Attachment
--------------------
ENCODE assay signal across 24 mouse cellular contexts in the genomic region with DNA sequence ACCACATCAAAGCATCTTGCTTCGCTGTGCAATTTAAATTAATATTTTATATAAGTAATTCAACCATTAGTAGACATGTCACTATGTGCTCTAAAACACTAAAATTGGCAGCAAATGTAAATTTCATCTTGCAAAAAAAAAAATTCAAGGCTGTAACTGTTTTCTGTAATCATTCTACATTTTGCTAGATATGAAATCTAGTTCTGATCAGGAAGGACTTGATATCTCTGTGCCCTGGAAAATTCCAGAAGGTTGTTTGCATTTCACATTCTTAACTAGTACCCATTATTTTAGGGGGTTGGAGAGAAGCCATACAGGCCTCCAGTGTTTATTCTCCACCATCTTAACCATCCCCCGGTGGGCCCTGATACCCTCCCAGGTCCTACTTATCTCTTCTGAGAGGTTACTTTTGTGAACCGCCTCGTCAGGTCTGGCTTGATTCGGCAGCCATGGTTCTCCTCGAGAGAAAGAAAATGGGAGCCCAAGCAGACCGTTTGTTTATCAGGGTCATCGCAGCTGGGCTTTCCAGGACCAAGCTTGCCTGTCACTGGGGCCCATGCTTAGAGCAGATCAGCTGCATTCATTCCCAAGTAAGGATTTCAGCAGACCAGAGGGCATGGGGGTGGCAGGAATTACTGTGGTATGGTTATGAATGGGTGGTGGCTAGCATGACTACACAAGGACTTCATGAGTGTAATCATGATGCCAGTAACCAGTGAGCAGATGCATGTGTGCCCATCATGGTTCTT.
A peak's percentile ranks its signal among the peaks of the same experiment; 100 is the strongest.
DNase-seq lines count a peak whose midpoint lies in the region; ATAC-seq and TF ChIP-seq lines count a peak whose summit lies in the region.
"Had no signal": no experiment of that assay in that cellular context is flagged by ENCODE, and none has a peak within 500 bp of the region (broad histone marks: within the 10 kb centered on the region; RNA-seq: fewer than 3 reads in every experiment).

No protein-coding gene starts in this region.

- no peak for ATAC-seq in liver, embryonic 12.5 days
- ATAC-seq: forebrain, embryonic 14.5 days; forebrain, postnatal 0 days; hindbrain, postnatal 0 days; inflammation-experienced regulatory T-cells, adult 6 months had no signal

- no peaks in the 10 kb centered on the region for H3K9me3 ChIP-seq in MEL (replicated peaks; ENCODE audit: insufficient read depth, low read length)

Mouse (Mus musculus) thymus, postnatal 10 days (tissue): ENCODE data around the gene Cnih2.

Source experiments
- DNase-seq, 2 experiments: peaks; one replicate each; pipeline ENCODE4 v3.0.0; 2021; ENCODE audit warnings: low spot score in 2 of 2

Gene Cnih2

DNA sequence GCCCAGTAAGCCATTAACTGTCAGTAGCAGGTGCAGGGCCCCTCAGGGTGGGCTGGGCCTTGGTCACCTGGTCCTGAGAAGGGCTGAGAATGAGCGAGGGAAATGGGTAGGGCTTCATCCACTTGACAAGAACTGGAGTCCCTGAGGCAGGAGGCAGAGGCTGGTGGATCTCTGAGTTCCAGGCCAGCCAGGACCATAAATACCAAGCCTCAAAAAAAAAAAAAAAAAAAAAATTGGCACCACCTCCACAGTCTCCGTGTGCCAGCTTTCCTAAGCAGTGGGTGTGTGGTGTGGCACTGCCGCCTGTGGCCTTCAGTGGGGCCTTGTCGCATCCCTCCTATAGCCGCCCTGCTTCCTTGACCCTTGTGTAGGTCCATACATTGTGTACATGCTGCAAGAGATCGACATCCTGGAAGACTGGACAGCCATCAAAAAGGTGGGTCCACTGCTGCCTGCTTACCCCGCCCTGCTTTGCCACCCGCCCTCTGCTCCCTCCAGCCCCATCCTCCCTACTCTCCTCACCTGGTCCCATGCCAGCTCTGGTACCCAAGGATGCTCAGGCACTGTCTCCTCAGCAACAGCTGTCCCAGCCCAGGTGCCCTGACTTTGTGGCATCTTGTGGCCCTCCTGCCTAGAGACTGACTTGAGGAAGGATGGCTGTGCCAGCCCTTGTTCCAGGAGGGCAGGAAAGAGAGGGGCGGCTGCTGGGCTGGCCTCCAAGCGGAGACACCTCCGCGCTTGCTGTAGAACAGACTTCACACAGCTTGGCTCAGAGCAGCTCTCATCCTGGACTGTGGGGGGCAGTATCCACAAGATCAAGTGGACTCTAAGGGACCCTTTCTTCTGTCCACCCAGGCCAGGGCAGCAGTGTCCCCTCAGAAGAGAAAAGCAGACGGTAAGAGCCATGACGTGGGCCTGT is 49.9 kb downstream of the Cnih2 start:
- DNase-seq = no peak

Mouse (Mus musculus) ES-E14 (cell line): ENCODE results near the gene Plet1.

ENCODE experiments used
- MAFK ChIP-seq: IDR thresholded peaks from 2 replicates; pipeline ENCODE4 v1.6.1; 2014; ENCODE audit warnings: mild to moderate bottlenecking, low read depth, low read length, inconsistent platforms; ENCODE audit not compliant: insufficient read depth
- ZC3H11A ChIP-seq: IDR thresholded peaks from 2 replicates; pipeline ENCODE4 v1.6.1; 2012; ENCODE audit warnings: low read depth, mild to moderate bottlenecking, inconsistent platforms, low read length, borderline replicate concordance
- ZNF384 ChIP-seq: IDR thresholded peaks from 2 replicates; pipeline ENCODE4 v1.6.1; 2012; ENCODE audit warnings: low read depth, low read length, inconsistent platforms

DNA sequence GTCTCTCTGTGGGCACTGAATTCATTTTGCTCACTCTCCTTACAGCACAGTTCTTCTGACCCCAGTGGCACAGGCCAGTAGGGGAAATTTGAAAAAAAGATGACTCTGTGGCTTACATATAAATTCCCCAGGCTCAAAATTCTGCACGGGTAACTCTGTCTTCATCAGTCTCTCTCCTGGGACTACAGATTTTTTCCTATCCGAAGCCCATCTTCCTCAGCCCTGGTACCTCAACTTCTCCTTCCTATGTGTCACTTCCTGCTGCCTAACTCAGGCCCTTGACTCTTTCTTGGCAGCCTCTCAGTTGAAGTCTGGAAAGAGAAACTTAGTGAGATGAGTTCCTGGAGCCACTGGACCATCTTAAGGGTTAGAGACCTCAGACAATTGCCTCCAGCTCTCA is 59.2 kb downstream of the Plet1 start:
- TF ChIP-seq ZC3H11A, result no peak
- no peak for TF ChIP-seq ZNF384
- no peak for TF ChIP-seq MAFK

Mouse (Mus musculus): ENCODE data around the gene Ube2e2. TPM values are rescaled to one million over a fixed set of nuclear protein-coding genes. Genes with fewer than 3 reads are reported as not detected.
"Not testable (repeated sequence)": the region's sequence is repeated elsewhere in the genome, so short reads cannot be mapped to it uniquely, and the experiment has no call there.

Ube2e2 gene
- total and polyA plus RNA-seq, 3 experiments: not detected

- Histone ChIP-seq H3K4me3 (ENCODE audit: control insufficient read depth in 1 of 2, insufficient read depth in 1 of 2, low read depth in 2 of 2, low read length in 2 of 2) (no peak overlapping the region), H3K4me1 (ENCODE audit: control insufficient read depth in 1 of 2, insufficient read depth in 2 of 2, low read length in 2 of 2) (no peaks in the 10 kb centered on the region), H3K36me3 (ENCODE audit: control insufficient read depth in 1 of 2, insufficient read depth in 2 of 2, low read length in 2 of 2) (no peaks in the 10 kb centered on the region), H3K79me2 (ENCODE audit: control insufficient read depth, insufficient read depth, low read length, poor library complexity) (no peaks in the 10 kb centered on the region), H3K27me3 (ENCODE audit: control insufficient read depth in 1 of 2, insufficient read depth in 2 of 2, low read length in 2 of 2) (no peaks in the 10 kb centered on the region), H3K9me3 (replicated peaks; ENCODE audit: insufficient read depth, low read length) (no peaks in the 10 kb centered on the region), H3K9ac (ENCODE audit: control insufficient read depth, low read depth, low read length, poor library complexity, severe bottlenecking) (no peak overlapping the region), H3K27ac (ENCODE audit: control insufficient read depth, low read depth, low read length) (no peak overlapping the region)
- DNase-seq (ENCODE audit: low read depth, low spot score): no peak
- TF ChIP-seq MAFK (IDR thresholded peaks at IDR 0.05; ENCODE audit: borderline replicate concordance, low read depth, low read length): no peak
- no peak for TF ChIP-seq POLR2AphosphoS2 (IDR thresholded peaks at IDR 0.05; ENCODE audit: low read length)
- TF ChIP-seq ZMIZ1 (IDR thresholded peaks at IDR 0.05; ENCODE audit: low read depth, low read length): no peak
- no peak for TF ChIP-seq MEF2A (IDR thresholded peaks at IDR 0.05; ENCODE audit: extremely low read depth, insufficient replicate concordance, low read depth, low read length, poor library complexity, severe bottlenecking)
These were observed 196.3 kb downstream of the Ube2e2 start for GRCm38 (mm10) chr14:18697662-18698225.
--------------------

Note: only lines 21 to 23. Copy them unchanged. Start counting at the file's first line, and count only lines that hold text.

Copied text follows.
- TF ChIP-seq ZC3H11A, result no peak
- no peak for TF ChIP-seq ZNF384
- no peak for TF ChIP-seq MAFK